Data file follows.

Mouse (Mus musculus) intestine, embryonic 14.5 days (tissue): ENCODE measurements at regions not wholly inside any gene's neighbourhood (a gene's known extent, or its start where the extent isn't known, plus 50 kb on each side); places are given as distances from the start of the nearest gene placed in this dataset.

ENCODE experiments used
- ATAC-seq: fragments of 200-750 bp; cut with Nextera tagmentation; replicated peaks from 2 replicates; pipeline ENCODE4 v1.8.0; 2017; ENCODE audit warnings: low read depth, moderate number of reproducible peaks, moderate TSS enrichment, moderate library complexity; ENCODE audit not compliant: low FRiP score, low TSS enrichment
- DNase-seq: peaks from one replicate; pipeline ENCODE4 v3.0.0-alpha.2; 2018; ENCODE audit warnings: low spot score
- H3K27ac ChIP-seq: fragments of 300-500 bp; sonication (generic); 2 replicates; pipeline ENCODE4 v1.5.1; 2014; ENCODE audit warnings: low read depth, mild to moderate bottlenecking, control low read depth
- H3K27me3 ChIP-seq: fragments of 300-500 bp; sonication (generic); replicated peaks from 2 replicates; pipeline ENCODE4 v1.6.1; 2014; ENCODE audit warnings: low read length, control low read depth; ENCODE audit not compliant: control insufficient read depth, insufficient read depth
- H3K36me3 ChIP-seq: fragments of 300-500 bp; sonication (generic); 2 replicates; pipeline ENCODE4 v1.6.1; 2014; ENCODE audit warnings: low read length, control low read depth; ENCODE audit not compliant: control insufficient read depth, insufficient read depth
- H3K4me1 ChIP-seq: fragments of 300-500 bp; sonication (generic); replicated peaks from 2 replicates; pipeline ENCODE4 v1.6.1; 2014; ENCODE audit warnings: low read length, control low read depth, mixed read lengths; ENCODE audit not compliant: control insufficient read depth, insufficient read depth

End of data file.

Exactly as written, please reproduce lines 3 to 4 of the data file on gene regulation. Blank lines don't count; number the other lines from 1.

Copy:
- ATAC-seq: fragments of 200-750 bp; cut with Nextera tagmentation; replicated peaks from 2 replicates; pipeline ENCODE4 v1.8.0; 2017; ENCODE audit warnings: low read depth, moderate number of reproducible peaks, moderate TSS enrichment, moderate library complexity; ENCODE audit not compliant: low FRiP score, low TSS enrichment
- DNase-seq: peaks from one replicate; pipeline ENCODE4 v3.0.0-alpha.2; 2018; ENCODE audit warnings: low spot score